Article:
Amnesty International says the August 2014 Mount Polley tailings pond breach raises serious questions about the province’s ability to protect British Columbians economic, social, cultural, Indigenous and universal human rights under current mining regulations.
The organization released a report entitled ‘A Breach of Human Rights-The Human Rights Impact of the Mount Polley Mines Disaster.’
“We had meetings and interviews and phone calls to get an overview and what we have been looking are violations of economic, social, and cultural rights that Canada has the obligation to protect. So, for example, the right to a healthy environment, the right to water, the right to cultural rights such as the rights enjoyed by Indigenous peoples in Canada,” says business and human rights campaigner Tara Scurr who adds that people have the right to a remedy when those rights are violated.
“People haven’t received any kind of compensation. One of the remedies might be that they would like to the company fined. The company has not been fined so people are feeling that they’re not having the remedies that they’re asking for which they have a right to ask for.”
Scurr says that they also found in the course of their investigation in which they travelled to Likely and Williams Lake in 2015, 2016, and 2017, weaknesses in BC’s mining laws, regulations, and policies that meant there were gaps in human rights protection for British Columbians when they’re seeing business activity in the resource sector in the province.
Scurr says there are concerns on how the recommendations from an expert panel have been implemented.
“The expert panel recommended that BC not use tailings storage facilities any longer and they look at doing dry storage because it minimizes risk. So in the new legislation and the code of all that that has come forward it’s not strong enough language that we feel would really protect human rights as British Columbia is meant to do. That’s in part why we’re calling for and backing the call for a public inquiry into BC’s mining regulation framework. We think a public inquiry would help to really identify where those human rights gaps are and identify ways that the province could bring their policies, regulations, and laws in all of those different areas that touch on resource development in line with Canada’s human rights obligations.”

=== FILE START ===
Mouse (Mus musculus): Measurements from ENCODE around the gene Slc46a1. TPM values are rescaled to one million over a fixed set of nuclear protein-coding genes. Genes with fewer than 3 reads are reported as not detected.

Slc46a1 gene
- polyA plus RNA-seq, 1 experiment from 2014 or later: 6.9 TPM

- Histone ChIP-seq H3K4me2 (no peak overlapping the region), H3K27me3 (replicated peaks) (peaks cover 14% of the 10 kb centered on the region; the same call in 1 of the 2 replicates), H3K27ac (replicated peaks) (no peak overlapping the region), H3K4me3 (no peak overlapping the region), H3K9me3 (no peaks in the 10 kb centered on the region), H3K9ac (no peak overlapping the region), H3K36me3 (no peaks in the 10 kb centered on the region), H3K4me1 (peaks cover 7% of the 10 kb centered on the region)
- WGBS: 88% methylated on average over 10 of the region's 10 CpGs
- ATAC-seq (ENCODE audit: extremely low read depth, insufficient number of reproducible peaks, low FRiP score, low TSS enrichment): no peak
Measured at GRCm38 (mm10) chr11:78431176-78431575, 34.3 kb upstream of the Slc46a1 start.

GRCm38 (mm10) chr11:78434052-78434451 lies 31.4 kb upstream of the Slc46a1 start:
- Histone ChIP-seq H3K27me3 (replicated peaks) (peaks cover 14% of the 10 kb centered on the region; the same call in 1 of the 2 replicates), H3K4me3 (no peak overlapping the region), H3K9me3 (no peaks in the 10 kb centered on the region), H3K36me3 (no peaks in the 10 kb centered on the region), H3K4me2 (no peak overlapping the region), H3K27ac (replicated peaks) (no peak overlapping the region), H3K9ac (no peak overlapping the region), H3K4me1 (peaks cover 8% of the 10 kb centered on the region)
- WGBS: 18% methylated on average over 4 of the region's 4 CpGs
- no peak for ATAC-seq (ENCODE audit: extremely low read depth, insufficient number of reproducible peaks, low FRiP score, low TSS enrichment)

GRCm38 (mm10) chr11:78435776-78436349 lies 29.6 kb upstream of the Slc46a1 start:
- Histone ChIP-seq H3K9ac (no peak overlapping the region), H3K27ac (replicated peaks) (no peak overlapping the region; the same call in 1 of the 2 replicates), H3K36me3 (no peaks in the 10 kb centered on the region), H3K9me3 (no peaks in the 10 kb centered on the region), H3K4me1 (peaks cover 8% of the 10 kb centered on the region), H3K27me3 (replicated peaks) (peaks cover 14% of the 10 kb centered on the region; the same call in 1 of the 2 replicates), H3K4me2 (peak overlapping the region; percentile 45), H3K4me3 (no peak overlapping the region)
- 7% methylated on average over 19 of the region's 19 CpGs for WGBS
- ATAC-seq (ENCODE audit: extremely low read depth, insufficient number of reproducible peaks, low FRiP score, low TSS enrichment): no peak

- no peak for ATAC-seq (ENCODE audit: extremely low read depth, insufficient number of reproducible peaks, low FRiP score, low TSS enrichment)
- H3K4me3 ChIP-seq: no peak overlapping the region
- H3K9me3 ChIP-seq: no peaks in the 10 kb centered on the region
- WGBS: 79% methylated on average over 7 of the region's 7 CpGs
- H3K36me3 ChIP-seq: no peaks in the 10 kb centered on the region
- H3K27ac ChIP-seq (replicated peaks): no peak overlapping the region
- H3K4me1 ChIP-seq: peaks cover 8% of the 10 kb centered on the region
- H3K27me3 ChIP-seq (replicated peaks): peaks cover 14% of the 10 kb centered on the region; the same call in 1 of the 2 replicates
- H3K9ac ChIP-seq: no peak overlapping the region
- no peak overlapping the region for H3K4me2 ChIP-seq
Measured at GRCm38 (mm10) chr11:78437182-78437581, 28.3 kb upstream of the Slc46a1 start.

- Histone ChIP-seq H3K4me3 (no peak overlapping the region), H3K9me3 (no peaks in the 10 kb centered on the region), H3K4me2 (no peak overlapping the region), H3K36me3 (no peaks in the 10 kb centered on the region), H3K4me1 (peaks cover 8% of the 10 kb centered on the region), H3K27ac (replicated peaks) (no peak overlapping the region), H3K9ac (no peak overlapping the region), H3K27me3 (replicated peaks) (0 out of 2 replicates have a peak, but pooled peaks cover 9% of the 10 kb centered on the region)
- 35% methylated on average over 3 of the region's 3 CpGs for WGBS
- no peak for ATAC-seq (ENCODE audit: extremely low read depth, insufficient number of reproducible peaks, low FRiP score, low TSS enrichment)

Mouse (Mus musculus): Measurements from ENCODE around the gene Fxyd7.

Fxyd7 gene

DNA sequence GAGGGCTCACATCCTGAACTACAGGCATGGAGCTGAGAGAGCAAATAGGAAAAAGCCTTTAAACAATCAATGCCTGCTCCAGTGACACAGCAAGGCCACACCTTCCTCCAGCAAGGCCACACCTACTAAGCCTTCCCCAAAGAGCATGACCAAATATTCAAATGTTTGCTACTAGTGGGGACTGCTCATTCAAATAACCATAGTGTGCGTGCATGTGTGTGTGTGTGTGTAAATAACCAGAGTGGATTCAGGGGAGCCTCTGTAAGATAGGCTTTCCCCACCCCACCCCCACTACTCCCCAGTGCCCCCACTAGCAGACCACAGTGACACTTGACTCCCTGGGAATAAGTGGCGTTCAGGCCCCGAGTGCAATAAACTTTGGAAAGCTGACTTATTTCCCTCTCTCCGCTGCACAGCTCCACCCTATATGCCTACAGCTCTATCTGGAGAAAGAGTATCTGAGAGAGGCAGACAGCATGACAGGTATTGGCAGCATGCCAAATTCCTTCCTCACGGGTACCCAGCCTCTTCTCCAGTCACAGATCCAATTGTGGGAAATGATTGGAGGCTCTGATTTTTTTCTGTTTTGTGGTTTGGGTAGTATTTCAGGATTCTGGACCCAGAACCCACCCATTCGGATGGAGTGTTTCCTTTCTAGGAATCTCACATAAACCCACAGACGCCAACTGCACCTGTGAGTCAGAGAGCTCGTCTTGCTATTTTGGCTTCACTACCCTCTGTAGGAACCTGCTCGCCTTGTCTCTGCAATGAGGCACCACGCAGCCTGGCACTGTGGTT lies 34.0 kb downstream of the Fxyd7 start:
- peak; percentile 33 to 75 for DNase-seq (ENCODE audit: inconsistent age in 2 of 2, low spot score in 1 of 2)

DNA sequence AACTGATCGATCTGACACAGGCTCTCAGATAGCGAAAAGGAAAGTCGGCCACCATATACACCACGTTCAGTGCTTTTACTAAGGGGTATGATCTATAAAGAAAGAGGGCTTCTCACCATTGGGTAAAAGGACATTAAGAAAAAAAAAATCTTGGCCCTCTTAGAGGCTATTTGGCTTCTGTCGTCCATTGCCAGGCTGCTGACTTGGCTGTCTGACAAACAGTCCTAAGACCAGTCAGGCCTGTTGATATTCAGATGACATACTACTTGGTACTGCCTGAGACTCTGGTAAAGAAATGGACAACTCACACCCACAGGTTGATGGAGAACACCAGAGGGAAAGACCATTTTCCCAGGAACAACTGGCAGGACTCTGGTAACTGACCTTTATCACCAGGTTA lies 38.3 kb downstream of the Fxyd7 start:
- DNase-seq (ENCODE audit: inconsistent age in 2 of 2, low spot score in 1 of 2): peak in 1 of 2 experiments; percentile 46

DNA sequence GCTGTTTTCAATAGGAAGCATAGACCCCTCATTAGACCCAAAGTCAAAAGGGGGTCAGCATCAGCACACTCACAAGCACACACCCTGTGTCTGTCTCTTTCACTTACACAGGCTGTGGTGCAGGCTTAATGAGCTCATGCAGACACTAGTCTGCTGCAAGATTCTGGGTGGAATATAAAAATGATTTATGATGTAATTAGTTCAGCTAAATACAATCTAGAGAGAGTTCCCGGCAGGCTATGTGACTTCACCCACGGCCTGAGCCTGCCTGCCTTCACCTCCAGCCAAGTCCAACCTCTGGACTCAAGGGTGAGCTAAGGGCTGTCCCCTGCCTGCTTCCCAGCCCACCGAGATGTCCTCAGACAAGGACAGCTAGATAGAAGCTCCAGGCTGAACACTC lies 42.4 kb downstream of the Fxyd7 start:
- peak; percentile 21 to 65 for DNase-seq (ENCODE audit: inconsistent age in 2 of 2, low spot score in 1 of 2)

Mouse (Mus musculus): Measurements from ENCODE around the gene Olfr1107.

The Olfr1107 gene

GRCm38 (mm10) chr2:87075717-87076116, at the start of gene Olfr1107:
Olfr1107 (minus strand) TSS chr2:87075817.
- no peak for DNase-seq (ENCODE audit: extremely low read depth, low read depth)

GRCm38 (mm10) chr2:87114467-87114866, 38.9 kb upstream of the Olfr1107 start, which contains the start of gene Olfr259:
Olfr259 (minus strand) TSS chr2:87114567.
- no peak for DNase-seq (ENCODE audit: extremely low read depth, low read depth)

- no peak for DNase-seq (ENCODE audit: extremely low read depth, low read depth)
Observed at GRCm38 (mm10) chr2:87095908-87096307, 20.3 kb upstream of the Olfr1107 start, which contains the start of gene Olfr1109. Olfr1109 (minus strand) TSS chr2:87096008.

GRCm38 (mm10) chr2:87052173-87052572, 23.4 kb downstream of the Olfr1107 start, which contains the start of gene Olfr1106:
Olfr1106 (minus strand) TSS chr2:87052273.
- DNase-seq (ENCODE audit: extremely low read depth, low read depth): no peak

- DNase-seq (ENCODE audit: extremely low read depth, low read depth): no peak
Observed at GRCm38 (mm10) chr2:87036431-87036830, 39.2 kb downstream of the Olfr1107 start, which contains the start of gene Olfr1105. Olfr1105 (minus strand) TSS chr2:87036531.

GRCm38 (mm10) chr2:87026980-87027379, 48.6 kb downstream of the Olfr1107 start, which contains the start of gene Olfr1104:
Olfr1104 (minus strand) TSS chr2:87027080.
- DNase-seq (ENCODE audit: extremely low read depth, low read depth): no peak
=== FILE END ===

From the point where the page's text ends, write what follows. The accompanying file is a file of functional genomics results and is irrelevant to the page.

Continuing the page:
Without knowing what the full range of impacts on human rights are, Scurr adds that it’s very unusual to allow a company to discharge wastewater into a lake that doesn’t even meet BC drinking water guidelines.
“Residents and First Nations, and communities have said they’re really concerned that there could be unknown long-term ongoing human rights harm from really essentially using Quesnel Lake as part of the water treatment process to dilute the effluent further so that it does meet drinking water guidelines.”
Amnesty says in order for the public to truly assess the human rights impacts of the Mount Polley disaster and understand the necessary remedy and reparations, the province should release the findings of a number of impact studies it ordered as well as the findings of the Conservation Officer Services investigation.
“There some things the province could do right away,” says Scurr. “For example around access to information. Anyone who has looked for information about the water treatment and water testing will know that there are many websites where information is posted, often the documents are difficult to access. One thing in the more short term is to ensure that the testing results are made publicly accessible in easy to read, easy to download format on one website.”
A United Nations Working Group will be in Williams Lake to further discuss and investigate the 2014 spill with First Nations, local government and community groups on Sunday.
“They’ll be listening to presentations from a variety of people in the community, then they’ll be coming out with a report on June 1st with the recommendations to Canada. So we’ll see if they’ll be recommendations on the Mt. Polley disaster and ongoing issues on that. Then that report will go to the Human Rights Council,” Scurr explains.
A Ministry of Energy and Mines spokesperson says they cannot comment because of the interregnum-a period of temporary suspension of the usual functions of government due to the election.
Imperial Metals also did not offer comment at this time. The company which held their annual conference in Coquitlam on Thursday was met with the protest of Indigenous activists and supporters. One person was arrested while another four were forcibly removed by police.